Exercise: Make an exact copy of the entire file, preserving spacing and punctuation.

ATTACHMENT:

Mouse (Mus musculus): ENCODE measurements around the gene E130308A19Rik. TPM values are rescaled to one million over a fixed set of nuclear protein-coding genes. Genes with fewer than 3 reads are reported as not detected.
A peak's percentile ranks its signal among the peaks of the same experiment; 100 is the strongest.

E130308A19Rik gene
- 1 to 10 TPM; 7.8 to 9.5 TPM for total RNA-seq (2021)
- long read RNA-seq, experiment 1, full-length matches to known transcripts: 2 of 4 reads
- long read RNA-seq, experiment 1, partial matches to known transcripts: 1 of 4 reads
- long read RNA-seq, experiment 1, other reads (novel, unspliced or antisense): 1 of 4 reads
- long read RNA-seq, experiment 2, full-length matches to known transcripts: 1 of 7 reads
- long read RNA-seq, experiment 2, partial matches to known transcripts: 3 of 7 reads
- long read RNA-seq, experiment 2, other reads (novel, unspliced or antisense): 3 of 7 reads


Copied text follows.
Mouse (Mus musculus): ENCODE measurements around the gene E130308A19Rik. TPM values are rescaled to one million over a fixed set of nuclear protein-coding genes. Genes with fewer than 3 reads are reported as not detected.
A peak's percentile ranks its signal among the peaks of the same experiment; 100 is the strongest.

E130308A19Rik gene
- 1 to 10 TPM; 7.8 to 9.5 TPM for total RNA-seq (2021)
- long read RNA-seq, experiment 1, full-length matches to known transcripts: 2 of 4 reads
- long read RNA-seq, experiment 1, partial matches to known transcripts: 1 of 4 reads
- long read RNA-seq, experiment 1, other reads (novel, unspliced or antisense): 1 of 4 reads
- long read RNA-seq, experiment 2, full-length matches to known transcripts: 1 of 7 reads
- long read RNA-seq, experiment 2, partial matches to known transcripts: 3 of 7 reads
- long read RNA-seq, experiment 2, other reads (novel, unspliced or antisense): 3 of 7 reads